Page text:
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Market Update July 22: Origin of Money

Market Update July 22: Origin of Money

August 11, 2020
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New cases continue to capture the headlines. So far, there has been a high of 66,300 cases with one report mentioning a 66% jump in testing. Growth is slowing down and the national trend in hospitalizations appears to be falling as well. We are continuing to monitor our timeline and give updates on the status of industrial activity. When looking at the lag, we do not see the growth rate in deaths to be as pronounced as new cases. But there has been a slight uptick.

Total output at factories, mines and utilities increased 5.4% from June. It was the biggest gain since 1946. Meanwhile, housing came in at a 1.19 million seasonally adjusted annual rate in June, the Commerce Department reports. The latest numbers show the 13-week M2NSA[1] increase in annualized growth falling from 62.6% to 62.0%. Therefore, there is a spectacular amount of new money in the system. This new money alone continues to fuel the stock market for at least 6 months, but the expansive monetary policy may not be over. The Trump administration is preparing another bailout phase.

Sources familiar with McConnell's forthcoming measure tell us the proposal will include: 

  • A heavy emphasis on education.
  • Widespread liability protection, including for restaurants, hotels, hospitals, universities and school districts.
  • Increased funding for COVID-19 testing. 
  • Extension of the Paycheck Protection Program.

Paradox of Value

Value was once derived from labor input. This was put forward by Adam Smith and was also held by Marx; however, it was incorrect. This becomes obvious when we consider a diamond and water and simply change the location to a desert. All of a sudden, the use value reasserts itself.

How do we solve this puzzle? It was solved by three people simultaneously: William Stanley Jevons, Leon Walras and Carl Menger. We are going to focus on Carl Menger. He championed a causal-realist approach and determined value is subjective. This is counter to Aristotle’s claim that values were outside of humankind and trade was equal. This subjective value theory gave him insight on the Origins of Money.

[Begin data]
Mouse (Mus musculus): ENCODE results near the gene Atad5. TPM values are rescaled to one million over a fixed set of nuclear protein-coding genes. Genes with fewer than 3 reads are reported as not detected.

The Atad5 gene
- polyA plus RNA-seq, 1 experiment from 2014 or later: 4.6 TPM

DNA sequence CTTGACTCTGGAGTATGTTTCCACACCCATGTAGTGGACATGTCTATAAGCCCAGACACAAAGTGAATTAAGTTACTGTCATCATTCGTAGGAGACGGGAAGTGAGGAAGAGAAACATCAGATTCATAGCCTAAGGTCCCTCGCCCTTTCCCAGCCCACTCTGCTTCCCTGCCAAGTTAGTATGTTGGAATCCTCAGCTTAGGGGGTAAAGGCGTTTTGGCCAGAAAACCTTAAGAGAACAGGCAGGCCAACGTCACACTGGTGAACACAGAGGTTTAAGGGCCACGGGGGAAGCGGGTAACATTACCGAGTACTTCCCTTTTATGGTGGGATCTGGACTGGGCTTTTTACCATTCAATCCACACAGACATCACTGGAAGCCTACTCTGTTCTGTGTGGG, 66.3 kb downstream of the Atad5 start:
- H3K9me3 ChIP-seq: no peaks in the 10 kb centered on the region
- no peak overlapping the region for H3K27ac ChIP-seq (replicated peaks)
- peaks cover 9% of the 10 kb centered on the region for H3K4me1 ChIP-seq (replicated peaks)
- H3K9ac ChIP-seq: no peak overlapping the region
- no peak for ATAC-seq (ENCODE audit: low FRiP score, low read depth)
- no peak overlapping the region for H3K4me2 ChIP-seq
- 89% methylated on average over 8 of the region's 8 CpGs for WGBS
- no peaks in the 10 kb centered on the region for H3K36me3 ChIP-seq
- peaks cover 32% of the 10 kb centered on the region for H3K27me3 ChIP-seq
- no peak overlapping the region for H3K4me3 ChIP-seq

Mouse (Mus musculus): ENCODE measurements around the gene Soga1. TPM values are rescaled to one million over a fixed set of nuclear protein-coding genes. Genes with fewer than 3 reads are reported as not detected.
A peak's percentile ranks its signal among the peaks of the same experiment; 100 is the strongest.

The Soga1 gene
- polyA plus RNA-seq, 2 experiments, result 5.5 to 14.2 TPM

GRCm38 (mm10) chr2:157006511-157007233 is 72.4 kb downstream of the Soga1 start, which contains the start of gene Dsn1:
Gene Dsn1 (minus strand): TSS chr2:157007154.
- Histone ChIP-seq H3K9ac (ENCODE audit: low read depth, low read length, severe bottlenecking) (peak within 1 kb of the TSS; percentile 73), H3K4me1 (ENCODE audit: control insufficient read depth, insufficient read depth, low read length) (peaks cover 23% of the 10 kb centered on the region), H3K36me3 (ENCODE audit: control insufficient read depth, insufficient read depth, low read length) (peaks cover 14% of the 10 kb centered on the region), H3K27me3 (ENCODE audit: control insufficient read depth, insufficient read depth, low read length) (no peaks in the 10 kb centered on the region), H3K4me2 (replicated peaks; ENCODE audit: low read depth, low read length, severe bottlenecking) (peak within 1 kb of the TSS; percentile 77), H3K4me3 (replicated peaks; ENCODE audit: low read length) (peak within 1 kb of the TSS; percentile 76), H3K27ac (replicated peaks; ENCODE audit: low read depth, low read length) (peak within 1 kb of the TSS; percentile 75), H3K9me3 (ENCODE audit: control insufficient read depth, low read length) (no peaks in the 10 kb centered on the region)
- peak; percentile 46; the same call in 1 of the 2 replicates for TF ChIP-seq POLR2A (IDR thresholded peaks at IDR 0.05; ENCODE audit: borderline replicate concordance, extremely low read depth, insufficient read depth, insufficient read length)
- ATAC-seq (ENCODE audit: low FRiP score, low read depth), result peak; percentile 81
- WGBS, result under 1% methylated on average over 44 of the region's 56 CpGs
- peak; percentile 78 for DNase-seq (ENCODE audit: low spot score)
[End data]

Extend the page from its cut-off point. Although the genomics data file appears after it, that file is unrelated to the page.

Ultimately, value is based on the goals and where the scarce resource will derive value relative to their ability to help alleviate the suffering and bring the goal closer to completion. Imagine if you had seven units of water. All of a sudden, the diamond drops in value. Why?

“It takes three days to get out of the desert. Each new unit of water would be assigned an ordinal ranking. If one unit of water is one day of survivability, you would set aside the first (3) and consider them most valuable. Notice, you are not ranking the water as a whole, but each individual unit of water.”

It is instructive to note, as the supply increases, the price or use value drops. As the demand increases, the higher the tradeoff value.

Technology, Entrepreneurship, Further Innovation, Higher Durability, & Higher Salability

A fisherman sees more fish in the deep waters than near shore. With envisions of a log floating nearby and a boat, he is able to catch more fish. However, to build the boat he would first need to set aside enough fish to sustain him while he constructs the boat. Showing investment for future consumption needs savings to take place first.

Then, a fisherman decides to trade the fish for boats and now all are able to get more fish with less work. Taking a risk, one of the fishermen then throws seed from wheat in the fields in the water and discovers the recipe of bread. Everyone is eating fish and bread. Wheat stores well (more durable), is easy divisible (grains of wheat), and has value (certainly more than fish).

But it is just a matter of time before someone finds a new commodity that has better characteristics. This “commodity as money” continues on until gold and silver become the most favored medium of exchange. Next week, we will review gold currency to central banking as well as the idea of crypto currency.

[1] Economicpolicyjournal.com, Daily Alert, July 17th, 2020. (Subscription only)

 

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For the full video recap of the webinar on which this blog post is based, follow GWS on YouTube. (If a recent episode isn’t posted there yet, it’s still in compliance review). And be sure to tune in to our weekly Gatewood Wealth Solutions Market Webinar to hear updates on the current state of the market and economy. As always, we welcome you to share our broadcast links on social media or with your friends and family. They are more than welcome to listen in and learn our perspective on the market and the economy.

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Disclosures:

The opinions voiced in this material are for general information only and are not intended to provide specific advice or recommendations for any individual. All performance referenced is historical and is no guarantee of future results. All indices are unmanaged and may not be invested into directly. The economic forecasts set forth in this material may not develop as predicted and there can be no guarantee that strategies promoted will be successful. All investing involves risk including the possible loss of principal. No strategy assures success or protects against loss. Dollar cost averaging involves continuous investment in securities regardless of fluctuation in price levels of such securities. An investor should consider their ability to continue purchasing through fluctuating price levels. Such a plan does not assure a profit and does not protect against loss in declining markets.

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